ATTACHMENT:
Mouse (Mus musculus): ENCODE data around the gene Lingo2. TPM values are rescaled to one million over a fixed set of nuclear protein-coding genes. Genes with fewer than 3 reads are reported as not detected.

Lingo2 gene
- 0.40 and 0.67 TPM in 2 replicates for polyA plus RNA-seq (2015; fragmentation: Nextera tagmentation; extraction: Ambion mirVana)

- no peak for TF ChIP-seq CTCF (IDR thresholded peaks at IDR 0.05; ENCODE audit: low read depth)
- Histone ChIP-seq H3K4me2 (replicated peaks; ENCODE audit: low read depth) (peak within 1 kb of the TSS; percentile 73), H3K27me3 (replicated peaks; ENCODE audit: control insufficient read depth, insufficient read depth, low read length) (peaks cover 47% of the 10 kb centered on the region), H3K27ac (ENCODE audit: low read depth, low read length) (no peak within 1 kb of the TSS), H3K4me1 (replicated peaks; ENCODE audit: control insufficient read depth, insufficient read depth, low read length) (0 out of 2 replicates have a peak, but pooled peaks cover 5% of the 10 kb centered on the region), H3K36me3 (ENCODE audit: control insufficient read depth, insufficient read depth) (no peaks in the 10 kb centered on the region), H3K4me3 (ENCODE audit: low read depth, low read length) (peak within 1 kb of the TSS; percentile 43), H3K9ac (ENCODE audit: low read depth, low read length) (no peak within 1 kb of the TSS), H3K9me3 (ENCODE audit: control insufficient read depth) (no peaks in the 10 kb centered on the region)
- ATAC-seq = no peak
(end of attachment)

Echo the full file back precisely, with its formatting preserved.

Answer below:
Mouse (Mus musculus): ENCODE data around the gene Lingo2. TPM values are rescaled to one million over a fixed set of nuclear protein-coding genes. Genes with fewer than 3 reads are reported as not detected.

Lingo2 gene
- 0.40 and 0.67 TPM in 2 replicates for polyA plus RNA-seq (2015; fragmentation: Nextera tagmentation; extraction: Ambion mirVana)

- no peak for TF ChIP-seq CTCF (IDR thresholded peaks at IDR 0.05; ENCODE audit: low read depth)
- Histone ChIP-seq H3K4me2 (replicated peaks; ENCODE audit: low read depth) (peak within 1 kb of the TSS; percentile 73), H3K27me3 (replicated peaks; ENCODE audit: control insufficient read depth, insufficient read depth, low read length) (peaks cover 47% of the 10 kb centered on the region), H3K27ac (ENCODE audit: low read depth, low read length) (no peak within 1 kb of the TSS), H3K4me1 (replicated peaks; ENCODE audit: control insufficient read depth, insufficient read depth, low read length) (0 out of 2 replicates have a peak, but pooled peaks cover 5% of the 10 kb centered on the region), H3K36me3 (ENCODE audit: control insufficient read depth, insufficient read depth) (no peaks in the 10 kb centered on the region), H3K4me3 (ENCODE audit: low read depth, low read length) (peak within 1 kb of the TSS; percentile 43), H3K9ac (ENCODE audit: low read depth, low read length) (no peak within 1 kb of the TSS), H3K9me3 (ENCODE audit: control insufficient read depth) (no peaks in the 10 kb centered on the region)
- ATAC-seq = no peak